Modern Allo opened in late July, just after the height of the pandemic and the second wave that kept people at home. That was not by design. She and her husband, Arman, signed the lease in November, 2019. They didn’t see a pandemic coming as the planned to gut the former batting cage and put in new plumbing and water line. Then, the pandemic hit, worked slowed and they nearly scrapped their plan.
“We tried to remain hopeful. Because we opened at the end of July, we don’t qualify for anything, any of the grants or business loans,” Shields said. “We’re just trying to get our name out there. It is stressful and challenging.”
Modern Allo: modernallo.com / 480-687-0197.
Hop Social Tavern
Three years ago, Hop Social opened in the former Elephant Bar space, 3405 W. Chandler Blvd., at Chandler Fashion Center. It quickly became a place where patrons wanted to gather, with its upscale-casual ambience (linens on the tables) and a huge patio with capacity for 100, made comfortable by a mister system in the summer and heaters and fireplaces in the winter.
Nearly everyone was furloughed in the spring when the pandemic hit. Still, it continued to attempt generate the kind of community spirit that it had been blessed with in better times through its participation in “Feed the 5,000,” a partnership with a local church to feed families.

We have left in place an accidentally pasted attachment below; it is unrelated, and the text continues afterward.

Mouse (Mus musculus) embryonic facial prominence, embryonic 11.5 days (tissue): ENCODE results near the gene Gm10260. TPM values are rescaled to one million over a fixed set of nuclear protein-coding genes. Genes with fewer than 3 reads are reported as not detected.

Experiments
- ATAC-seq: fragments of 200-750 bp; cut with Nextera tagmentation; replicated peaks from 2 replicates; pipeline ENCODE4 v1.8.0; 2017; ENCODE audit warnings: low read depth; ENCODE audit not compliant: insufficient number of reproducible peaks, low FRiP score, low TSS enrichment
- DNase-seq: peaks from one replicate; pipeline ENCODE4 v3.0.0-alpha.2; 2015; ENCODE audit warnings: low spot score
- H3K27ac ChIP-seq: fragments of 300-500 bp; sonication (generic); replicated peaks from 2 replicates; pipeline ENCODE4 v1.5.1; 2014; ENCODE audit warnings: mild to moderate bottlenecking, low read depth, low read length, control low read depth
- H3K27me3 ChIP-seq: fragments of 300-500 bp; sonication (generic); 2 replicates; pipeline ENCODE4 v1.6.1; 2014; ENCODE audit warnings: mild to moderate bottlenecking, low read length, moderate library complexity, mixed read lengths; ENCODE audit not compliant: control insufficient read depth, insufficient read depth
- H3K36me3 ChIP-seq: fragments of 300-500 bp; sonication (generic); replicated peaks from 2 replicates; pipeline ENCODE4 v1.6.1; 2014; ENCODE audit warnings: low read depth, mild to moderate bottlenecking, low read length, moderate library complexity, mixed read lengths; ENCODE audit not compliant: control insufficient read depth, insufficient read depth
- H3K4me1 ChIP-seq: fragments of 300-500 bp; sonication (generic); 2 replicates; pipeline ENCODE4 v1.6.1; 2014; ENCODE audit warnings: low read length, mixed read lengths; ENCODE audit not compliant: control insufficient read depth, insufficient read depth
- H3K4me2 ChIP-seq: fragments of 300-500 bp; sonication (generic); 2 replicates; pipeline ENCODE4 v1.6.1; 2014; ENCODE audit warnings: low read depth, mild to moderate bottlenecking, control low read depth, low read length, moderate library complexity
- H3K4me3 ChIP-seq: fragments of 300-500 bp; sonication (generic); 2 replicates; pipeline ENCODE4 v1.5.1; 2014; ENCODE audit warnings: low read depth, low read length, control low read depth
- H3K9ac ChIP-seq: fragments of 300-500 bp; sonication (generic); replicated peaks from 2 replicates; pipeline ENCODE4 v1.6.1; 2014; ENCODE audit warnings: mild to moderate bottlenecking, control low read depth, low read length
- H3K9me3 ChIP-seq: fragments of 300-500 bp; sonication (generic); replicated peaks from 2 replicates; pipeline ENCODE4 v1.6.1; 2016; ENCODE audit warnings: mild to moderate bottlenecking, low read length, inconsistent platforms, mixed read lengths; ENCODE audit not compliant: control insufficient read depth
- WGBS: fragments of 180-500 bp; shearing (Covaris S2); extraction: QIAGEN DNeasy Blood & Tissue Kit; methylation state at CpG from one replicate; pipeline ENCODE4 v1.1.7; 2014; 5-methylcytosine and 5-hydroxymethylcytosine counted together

“We’re always really big on supporting local projects like this,” said Brittany Johnson, Hop Social’s 27-year-old dynamo of a general manager, who has opened five establishments in her short career. “Anything we can do to promote within Chandler is a big thing for us.”
Hop Social, with Oregon-based ownership, now is “almost back to normal,” she said. That means serving tap beer from Arizona breweries and locally sourced food in the from-scratch kitchen.
“Chandler still has a charming small-town vibe, a sense of community,” Johnson said. “Everybody knows everyone. We take care of each other. Our regulars supported us when we were nearly shut down by buying growlers and gift cards. Community support was just the greatest thing to get us by those couple of months.
“When we opened back up, we called back as many of our employees as we could to get going again.”
Hop Social Tavern: hopsocialtavern.com / 480-485-4677.
Courtyard by Marriott Phoenix Chandler
In his eight years as general manager of the Courtyard, at Interstate 10 and Ray Road, general manager Gary Lueck has seen many good times, particularly during robust winter seasons, when patrons come from colder climes not only to bask in desert winter warmth but also to enjoy seasonal activities, such as Cactus League baseball. The hotel is within walking distance of fine restaurants and shopping at upscale shops.
This past April, which typically brings 80 percent occupancy, the Courtyard was at 4.7 percent, Lueck said. Predictably, 70 percent of the workforce had to be furloughed, although its East Coast ownership was adamant that the property not be totally shut down.
Employment is now back to 55 percent, but bookings remain a slow go.
“We’re now at mid-20 percent occupancy when we should be should be 60 percent,” Lueck said. “October is our third-best month historically, flirting with 80 percent occupancy, but we’ll be fortunate to be at 30 percent.